• near-infrared spectroscopy;
  • altitude acclimatization;
  • exercise;
  • cerebral frontal cortex;
  • intercostal muscle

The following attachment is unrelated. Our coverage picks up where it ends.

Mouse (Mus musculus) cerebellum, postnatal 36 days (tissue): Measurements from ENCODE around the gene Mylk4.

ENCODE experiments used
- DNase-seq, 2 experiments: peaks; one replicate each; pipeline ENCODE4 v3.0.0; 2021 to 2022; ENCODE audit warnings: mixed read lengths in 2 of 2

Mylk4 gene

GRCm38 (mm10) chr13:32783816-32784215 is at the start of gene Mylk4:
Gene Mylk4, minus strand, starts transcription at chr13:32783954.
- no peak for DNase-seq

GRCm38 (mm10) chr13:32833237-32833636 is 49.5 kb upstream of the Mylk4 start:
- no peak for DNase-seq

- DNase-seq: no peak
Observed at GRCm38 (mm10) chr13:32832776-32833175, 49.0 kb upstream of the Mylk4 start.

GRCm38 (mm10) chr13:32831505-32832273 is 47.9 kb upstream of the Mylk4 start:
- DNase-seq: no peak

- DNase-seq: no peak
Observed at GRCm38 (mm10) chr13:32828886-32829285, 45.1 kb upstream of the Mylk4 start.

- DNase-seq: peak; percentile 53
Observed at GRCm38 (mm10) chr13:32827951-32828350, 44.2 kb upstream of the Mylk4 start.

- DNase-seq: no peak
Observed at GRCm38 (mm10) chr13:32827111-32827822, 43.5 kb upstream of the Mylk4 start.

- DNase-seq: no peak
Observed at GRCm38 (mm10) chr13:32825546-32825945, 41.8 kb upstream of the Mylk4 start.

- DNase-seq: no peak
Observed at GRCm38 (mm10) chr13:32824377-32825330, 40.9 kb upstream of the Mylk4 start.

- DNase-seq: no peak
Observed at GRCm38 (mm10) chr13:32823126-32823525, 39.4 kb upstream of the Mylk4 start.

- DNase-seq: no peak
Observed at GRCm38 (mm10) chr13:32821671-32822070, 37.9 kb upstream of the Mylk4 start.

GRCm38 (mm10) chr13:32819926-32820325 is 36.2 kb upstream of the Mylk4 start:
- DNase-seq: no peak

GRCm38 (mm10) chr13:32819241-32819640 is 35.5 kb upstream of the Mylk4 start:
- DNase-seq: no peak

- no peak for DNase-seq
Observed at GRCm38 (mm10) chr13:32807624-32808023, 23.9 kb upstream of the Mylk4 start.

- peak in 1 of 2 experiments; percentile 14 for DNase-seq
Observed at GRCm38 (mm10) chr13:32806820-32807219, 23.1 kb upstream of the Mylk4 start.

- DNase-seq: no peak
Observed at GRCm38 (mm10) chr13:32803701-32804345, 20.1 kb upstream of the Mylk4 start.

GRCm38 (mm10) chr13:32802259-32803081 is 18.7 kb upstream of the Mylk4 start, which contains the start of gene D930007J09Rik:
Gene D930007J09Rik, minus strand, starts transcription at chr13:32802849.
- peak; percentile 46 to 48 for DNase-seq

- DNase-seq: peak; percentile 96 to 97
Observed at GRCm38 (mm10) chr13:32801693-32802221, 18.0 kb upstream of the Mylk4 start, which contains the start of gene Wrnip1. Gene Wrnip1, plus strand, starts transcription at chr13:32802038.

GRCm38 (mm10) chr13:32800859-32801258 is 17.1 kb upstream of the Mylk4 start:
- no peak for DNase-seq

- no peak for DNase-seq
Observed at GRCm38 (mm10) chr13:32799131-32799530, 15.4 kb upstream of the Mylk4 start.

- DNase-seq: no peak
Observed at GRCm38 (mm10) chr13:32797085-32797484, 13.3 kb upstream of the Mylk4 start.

We investigated the effect of hypoxic acclimatization per se, without any concomitant influence of strenuous physical activity on muscle and cerebral oxygenation. Eight healthy male subjects participated in a crossover-designed study. In random order, they conducted a 10-day normoxic (CON) and a 10-day hypoxic (EXP) confinement. Pre and post both CON and EXP confinements, subjects conducted two incremental-load cycling exercises to exhaustion; one under normoxic, and the other under hypoxic (FIO2 = 0.154) conditions. Oxygen uptake (inline image), ventilation (inline image), and relative changes in regional hemoglobin oxygenation (Δ([HbO2]) in the cerebral cortex and in the serratus anterior (SA) and vastus lateralis (VL) muscles were measured. No changes were observed in the CON confinement. Peak work rate and inline image were similar pre and post in the EXP confinement, whereas inline image increased in the EXP post normoxic and hypoxic trials (P < 0.05). The exercise-induced drop in VL Δ[HbO2] was less in the post- than pre-EXP trial by 4.0 ± 0.4 and 4.2 ± 0.6 μM during normoxic and hypoxic exercise, respectively. No major changes were observed in cerebral or SA oxygenation. These results demonstrate that a 10-day hypoxic exposure without any concomitant physical activity had no effect on normoxic or hypoxic inline image, despite the enhanced VL oxygenation.